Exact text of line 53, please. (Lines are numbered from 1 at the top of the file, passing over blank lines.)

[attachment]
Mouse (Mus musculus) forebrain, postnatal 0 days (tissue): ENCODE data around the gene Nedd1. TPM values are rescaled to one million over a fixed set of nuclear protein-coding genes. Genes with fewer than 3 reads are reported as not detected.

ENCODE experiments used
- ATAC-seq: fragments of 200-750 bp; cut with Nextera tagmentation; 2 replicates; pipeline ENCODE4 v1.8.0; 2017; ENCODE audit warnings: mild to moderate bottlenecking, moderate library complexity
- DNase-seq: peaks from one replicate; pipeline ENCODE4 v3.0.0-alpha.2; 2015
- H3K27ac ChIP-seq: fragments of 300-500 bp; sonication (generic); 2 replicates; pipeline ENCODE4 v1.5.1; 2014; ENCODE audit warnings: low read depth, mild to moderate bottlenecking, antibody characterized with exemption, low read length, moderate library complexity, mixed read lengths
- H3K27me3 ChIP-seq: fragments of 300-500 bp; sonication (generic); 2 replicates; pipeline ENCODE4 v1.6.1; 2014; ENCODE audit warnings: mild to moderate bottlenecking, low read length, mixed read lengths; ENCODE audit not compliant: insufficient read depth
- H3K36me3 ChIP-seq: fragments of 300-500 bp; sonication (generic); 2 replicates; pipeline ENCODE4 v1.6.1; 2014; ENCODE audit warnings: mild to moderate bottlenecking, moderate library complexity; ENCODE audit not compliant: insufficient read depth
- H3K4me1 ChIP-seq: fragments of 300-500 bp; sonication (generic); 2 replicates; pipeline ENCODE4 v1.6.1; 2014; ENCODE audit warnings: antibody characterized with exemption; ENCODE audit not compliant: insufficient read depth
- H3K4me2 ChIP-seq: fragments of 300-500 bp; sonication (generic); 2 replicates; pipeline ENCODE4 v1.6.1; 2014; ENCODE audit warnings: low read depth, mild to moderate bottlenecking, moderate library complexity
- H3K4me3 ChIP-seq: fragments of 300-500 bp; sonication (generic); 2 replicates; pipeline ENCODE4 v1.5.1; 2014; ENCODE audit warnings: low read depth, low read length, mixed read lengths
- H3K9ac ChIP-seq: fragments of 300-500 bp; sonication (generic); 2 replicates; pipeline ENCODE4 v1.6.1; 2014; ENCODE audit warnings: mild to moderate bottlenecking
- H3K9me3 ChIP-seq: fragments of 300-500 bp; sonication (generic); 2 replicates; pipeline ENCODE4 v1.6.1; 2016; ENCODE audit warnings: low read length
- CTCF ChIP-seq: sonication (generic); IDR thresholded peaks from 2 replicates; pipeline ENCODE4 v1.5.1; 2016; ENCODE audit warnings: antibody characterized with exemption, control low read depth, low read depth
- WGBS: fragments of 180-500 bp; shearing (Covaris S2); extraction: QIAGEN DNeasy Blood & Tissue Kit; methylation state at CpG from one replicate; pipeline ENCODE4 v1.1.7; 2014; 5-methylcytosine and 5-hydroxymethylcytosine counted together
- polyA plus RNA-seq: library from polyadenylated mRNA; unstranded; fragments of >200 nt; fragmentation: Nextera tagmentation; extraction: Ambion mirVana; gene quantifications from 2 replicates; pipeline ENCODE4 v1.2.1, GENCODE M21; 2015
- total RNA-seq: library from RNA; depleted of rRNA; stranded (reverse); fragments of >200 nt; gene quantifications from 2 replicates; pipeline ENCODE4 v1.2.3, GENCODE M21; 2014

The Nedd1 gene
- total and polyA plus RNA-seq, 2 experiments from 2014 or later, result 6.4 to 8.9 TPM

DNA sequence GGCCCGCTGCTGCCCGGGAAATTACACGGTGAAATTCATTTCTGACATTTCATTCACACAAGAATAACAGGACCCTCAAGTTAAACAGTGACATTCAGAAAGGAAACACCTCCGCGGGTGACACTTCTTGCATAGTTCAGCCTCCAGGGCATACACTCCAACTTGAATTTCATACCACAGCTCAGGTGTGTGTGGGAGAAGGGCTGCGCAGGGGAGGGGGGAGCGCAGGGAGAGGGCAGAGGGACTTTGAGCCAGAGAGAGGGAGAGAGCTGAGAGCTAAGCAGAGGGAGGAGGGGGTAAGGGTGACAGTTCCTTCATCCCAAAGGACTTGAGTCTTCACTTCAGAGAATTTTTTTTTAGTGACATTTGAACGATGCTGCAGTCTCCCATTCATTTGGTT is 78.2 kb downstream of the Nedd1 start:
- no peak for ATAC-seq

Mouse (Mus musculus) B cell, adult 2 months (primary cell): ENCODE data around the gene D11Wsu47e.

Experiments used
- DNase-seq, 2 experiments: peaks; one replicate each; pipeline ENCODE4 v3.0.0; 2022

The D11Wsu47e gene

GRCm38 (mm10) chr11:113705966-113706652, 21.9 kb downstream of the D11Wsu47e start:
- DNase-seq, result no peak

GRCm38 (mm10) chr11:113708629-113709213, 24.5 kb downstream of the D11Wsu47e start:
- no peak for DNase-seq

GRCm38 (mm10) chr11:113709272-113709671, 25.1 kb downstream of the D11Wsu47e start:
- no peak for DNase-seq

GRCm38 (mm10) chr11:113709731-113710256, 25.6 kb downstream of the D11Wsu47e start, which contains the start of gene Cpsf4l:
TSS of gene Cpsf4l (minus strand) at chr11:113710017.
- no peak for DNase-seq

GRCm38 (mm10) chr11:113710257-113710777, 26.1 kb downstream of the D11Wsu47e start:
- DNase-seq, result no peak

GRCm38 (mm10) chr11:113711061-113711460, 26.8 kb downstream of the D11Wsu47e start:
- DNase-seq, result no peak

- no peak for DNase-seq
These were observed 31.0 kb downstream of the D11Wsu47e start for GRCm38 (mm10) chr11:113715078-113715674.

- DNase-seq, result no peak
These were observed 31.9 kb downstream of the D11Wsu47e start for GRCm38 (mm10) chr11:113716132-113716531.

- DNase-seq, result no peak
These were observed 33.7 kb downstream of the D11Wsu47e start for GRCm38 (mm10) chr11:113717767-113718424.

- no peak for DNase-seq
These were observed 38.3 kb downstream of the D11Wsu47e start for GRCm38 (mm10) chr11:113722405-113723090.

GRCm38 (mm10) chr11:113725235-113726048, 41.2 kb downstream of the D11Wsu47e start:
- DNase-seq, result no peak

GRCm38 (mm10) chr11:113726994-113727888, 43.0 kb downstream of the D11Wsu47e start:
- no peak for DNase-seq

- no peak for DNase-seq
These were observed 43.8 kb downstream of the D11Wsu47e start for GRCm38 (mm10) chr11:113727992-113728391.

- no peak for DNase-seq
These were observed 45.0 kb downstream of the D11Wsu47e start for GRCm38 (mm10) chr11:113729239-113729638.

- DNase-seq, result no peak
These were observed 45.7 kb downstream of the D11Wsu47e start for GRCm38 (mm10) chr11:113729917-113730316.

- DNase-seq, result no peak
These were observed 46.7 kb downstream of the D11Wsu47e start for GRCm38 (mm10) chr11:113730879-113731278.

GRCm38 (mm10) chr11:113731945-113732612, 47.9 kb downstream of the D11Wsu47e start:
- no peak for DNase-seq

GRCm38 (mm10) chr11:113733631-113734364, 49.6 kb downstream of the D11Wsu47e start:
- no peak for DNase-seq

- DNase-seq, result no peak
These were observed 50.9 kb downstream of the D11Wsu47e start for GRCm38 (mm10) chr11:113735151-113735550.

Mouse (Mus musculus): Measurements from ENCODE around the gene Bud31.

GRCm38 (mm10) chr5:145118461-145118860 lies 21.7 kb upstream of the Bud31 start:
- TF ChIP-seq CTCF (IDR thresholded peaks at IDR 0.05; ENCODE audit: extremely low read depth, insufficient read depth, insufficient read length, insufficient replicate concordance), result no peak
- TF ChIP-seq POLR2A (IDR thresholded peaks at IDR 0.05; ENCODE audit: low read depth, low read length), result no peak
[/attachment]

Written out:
These were observed 45.0 kb downstream of the D11Wsu47e start for GRCm38 (mm10) chr11:113729239-113729638.